CONCORD — The national president of Planned Parenthood visited New Hampshire on Monday, thanking members of the Granite State’s congressional delegation for their support of women’s health initiatives and their opposition to pending restrictions to a federal funding program set to take effect next month.
After touring a health center in Derry, Dr. Leana Wen spoke to a gathering at New England College’s Concord campus about the potential ramifications that a so-called domestic gag rule on Title X funding could have on millions of patients who rely on it for basic medical needs.
“Title X is our nation’s only program that’s dedicated to affordable reproductive health care, which includes primary and preventive services,” said Wen, who was joined by Sen. Jeanne Shaheen, Rep. Annie Kuster and Rep. Chris Pappas, all D-NH.
All spoke out against the Trump administration order that would bar providers, who perform or offer referrals for abortions, from receiving grants under Title X to pay for birth control and other family planning services for low-income patients.
Abortion opponents have lauded the rule as a way to keep federal taxpayer money from paying for abortions. Wen said the order, scheduled to take effect May 3, is far too broad and is an attack on women’s reproductive rights.
“This is the worst time to be taking away a critical component of the public health system,” Wen said. “This is the very definition of the government telling doctors what we can and cannot say to our patients. It’s unethical. It’s illegal and it’s harmful. Also, it’s outrageous.”
Planned Parenthood and the American Medical Association are among groups that are challenging the order in court, hoping for an intervention in the next two weeks.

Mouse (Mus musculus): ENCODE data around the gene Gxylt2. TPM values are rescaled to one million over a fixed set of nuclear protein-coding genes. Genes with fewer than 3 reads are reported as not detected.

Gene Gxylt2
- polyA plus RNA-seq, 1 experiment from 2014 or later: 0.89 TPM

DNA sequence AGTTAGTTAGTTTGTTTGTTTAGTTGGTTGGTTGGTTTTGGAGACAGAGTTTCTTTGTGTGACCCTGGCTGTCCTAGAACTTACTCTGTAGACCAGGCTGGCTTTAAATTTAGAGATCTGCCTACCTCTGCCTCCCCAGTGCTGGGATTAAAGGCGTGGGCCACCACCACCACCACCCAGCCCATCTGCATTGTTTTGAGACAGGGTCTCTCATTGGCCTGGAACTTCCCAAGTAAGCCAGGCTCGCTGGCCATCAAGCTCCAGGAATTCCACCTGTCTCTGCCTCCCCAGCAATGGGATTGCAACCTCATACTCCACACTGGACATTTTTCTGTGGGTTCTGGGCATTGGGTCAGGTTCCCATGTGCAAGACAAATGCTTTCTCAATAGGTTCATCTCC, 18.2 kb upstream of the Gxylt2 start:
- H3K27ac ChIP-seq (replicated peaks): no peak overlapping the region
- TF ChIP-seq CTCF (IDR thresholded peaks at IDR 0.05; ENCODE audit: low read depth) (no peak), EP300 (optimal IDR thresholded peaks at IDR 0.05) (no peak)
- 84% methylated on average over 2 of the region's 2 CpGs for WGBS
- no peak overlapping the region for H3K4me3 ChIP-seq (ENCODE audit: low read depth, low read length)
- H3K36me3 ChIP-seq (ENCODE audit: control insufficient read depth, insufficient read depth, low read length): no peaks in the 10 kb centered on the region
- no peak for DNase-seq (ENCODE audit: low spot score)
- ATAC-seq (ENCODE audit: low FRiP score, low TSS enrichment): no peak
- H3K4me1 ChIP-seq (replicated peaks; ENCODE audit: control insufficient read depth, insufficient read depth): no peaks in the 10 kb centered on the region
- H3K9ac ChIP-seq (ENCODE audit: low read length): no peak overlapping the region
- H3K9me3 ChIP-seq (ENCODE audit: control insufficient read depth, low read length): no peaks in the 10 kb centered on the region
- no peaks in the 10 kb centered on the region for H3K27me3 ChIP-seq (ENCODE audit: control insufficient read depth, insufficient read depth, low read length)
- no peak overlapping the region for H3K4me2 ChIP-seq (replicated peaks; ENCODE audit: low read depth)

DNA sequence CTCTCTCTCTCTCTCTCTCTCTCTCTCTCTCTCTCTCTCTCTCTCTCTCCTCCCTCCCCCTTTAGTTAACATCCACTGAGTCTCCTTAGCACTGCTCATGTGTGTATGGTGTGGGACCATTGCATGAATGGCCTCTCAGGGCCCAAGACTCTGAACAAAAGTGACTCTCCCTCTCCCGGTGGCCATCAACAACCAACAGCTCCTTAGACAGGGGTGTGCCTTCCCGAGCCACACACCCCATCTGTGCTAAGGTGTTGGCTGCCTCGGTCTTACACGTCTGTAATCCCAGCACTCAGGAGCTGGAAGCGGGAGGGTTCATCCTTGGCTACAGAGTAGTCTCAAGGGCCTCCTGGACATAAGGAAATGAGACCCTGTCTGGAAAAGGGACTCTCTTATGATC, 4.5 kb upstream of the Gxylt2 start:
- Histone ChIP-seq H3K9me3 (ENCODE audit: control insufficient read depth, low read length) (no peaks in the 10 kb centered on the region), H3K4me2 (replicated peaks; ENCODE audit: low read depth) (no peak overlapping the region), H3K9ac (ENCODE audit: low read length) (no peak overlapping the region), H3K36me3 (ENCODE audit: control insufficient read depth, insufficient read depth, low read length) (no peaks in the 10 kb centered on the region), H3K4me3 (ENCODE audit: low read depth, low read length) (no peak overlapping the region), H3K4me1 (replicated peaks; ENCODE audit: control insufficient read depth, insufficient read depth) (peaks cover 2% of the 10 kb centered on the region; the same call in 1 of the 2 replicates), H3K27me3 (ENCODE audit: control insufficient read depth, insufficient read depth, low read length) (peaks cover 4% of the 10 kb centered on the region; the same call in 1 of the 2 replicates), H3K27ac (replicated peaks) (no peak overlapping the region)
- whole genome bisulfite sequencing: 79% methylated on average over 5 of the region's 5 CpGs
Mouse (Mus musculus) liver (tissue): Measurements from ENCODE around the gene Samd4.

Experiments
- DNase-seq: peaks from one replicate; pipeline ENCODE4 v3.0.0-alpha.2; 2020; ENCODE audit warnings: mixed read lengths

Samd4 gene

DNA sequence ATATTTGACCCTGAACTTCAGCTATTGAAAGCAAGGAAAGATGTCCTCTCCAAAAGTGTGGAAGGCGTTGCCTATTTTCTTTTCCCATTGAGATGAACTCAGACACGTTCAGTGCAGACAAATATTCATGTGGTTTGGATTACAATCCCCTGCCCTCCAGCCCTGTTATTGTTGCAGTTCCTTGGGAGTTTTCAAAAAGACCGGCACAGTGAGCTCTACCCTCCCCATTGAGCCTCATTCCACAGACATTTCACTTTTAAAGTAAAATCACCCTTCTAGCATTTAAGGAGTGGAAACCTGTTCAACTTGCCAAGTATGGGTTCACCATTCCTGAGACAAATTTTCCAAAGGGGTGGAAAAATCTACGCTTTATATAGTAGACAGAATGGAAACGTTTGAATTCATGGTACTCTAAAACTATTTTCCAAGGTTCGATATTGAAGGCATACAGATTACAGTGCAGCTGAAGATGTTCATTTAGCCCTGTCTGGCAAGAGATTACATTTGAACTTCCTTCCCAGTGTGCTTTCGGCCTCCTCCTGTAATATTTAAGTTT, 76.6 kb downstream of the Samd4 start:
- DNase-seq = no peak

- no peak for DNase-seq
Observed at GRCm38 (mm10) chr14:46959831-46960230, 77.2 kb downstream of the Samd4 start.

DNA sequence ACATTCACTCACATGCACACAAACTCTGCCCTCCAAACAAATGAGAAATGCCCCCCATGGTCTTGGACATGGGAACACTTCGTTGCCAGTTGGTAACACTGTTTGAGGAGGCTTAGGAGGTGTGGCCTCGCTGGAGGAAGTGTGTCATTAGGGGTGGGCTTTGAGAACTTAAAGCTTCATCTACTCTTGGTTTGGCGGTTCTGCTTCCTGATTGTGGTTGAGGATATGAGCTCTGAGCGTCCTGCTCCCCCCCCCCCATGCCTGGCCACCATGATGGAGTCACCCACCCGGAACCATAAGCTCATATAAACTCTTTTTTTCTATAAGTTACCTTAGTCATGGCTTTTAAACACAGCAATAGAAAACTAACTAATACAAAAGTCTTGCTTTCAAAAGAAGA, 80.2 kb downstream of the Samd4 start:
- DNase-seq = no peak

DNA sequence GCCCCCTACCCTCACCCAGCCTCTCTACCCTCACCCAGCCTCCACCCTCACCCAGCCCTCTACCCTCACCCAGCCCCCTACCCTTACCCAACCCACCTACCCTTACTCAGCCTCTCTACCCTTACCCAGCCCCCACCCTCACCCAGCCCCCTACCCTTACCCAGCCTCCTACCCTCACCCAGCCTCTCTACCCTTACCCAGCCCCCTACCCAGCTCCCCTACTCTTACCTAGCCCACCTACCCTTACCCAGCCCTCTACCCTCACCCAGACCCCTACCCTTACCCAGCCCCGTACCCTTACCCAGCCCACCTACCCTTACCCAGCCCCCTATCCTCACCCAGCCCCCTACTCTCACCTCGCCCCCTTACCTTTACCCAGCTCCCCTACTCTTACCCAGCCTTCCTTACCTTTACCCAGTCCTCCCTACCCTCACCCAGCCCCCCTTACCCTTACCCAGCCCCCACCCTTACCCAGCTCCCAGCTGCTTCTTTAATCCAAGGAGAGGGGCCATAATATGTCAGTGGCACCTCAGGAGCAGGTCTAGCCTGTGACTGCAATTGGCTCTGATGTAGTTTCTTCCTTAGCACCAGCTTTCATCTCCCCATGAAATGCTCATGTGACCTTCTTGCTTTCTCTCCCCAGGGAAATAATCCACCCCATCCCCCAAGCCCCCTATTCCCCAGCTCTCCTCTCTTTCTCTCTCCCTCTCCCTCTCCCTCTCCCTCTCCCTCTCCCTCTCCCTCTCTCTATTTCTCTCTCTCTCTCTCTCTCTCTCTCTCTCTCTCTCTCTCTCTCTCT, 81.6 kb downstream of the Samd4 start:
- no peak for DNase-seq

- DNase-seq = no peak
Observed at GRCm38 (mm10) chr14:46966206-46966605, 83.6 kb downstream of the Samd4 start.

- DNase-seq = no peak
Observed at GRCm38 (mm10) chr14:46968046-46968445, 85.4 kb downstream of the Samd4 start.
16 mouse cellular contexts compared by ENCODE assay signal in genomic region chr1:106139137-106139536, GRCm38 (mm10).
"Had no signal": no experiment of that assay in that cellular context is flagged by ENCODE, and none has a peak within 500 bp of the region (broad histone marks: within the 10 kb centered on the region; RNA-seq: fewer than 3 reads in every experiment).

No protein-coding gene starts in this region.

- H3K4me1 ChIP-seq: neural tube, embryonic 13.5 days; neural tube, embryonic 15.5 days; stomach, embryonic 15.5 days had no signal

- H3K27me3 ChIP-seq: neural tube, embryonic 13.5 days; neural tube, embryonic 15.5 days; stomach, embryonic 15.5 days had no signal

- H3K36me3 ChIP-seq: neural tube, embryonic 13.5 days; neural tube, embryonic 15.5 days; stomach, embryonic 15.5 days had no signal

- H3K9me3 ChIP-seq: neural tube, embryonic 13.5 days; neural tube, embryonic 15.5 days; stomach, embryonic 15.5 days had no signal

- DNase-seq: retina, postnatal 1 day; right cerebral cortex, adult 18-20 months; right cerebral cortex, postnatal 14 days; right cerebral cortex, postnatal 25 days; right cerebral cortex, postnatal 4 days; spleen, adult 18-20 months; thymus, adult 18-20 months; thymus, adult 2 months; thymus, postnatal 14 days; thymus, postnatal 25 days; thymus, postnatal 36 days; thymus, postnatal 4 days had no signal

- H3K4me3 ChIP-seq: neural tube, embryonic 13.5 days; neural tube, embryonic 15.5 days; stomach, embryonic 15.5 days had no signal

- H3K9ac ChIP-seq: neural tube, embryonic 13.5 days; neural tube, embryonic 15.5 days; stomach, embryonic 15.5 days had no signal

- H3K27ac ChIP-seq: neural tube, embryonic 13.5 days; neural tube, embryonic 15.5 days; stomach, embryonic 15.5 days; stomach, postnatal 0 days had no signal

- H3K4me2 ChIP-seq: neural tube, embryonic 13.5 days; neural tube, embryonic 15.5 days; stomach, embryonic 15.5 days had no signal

“We have seen an alarming increase in fear mongering paired with policy that’s designed to deny women access to reproductive health care,” Shaheen said. “This domestic gag order is a backdoor attempt to undermine family planning and to block the delivery of reproductive care by barring necessary conversations between women and their doctors.”
Kuster noted that addiction screening and treatment referrals are among the services offered at the clinics. She also said the gag order has no place in a state proud of its “Live Free or Die” motto.
“This new rule is a direct attack on the low-income families who rely on Title X and it seeks to undermine the trust and transparency that is essential to relationships between patients and their healthcare providers,” Kuster said. “What the gag rule is really all about is inserting the government into your doctor’s office.”
Meagan Gallagher, president and CEO of Planned Parenthood of Northern New England, said the organization served more than 14,000 people at its five health centers in New Hampshire last year. More than 11,000 patients relied on Title X funding, she said.
Pappas, serving his first term in the U.S. House, referred to the proposal as “misguided” and dangerous.
“We should be increasing funding to address these challenges, not decreasing,” he said. “The bottom line is this — patients are going to be adversely impacted and harmed by this rule if it goes into effect.”
Wen thanked Shaheen, Kuster and Pappas for their support at a time when Planned Parenthood faces several other challenges, including a number of state legislatures passing more restrictive abortion regulations.
Wen said, “If the goal is to reduce unintended pregnancies and reduce the need for abortions, they should be investing in preventive care. Cutting Title X, which provides affordable birth control and preventive health services, will only have the opposite effect.”